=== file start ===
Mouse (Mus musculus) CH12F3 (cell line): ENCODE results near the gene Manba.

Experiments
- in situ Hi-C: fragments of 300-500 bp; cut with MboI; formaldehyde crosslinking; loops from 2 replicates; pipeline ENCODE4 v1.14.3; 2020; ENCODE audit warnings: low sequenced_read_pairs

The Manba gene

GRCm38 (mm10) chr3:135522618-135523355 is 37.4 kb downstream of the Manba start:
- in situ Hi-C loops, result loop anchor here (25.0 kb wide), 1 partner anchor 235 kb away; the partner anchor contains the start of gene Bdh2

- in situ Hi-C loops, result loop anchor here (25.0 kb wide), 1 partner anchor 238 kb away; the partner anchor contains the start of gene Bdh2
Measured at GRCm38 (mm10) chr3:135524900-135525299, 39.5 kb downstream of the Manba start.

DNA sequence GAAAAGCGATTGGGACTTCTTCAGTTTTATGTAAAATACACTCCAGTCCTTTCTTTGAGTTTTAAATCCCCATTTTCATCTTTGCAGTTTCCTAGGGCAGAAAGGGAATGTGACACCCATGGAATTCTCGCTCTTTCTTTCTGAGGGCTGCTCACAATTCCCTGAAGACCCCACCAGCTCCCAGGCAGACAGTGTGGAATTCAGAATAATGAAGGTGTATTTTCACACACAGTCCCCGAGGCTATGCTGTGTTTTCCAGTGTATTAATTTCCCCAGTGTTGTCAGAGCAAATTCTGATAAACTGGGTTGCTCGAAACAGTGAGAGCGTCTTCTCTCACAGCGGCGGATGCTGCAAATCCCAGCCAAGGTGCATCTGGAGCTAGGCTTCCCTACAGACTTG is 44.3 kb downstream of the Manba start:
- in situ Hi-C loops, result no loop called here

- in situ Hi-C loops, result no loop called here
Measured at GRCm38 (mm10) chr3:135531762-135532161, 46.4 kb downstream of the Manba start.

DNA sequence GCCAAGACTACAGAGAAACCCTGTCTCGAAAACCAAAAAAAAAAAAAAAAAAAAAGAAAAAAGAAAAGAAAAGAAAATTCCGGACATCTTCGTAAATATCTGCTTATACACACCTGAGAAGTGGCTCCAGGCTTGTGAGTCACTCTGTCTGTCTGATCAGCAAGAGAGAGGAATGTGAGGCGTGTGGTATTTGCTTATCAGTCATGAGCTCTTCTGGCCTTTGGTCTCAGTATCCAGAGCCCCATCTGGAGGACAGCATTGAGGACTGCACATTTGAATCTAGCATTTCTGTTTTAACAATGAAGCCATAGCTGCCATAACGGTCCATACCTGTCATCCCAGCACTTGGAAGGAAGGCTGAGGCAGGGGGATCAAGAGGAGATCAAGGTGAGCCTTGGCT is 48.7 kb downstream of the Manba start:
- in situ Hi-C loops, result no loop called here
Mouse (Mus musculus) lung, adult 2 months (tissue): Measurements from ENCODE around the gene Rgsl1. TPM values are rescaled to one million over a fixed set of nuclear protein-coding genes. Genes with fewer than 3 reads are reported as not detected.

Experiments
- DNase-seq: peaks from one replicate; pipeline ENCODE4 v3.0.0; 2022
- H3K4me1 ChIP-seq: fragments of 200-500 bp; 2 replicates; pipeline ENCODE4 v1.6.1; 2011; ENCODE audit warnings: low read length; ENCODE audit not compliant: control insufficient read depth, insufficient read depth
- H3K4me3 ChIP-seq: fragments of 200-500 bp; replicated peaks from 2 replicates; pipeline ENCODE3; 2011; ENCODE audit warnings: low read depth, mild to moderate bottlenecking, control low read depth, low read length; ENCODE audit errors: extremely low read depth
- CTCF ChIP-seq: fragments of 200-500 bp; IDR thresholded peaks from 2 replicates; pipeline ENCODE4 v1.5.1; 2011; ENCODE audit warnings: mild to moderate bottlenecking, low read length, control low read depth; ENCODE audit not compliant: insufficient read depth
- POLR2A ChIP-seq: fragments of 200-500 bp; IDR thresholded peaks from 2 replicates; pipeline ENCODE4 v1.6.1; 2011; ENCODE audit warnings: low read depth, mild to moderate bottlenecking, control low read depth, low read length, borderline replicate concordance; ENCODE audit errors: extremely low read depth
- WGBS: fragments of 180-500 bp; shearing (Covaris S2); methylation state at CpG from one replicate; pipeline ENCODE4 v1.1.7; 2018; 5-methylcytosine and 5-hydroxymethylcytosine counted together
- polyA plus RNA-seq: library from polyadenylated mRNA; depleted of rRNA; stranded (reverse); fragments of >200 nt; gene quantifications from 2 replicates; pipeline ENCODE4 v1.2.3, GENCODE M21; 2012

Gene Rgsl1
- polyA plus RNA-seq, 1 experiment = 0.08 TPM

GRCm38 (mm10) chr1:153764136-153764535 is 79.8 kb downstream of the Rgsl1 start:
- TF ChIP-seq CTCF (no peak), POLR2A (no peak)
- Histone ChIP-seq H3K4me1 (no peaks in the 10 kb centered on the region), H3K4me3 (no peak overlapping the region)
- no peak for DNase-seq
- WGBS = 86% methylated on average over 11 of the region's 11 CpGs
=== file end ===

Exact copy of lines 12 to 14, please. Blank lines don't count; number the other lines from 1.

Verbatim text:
Measured at GRCm38 (mm10) chr3:135531762-135532161, 46.4 kb downstream of the Manba start.

DNA sequence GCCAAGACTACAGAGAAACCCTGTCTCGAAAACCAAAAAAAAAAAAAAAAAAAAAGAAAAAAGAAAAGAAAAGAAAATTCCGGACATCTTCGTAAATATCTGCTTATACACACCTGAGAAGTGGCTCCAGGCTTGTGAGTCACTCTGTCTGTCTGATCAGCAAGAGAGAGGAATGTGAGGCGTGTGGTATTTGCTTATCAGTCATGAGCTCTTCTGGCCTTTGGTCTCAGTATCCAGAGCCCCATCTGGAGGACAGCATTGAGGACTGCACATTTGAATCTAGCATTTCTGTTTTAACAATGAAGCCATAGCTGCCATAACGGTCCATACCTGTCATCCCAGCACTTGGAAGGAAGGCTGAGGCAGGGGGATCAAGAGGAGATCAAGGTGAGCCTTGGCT is 48.7 kb downstream of the Manba start:
- in situ Hi-C loops, result no loop called here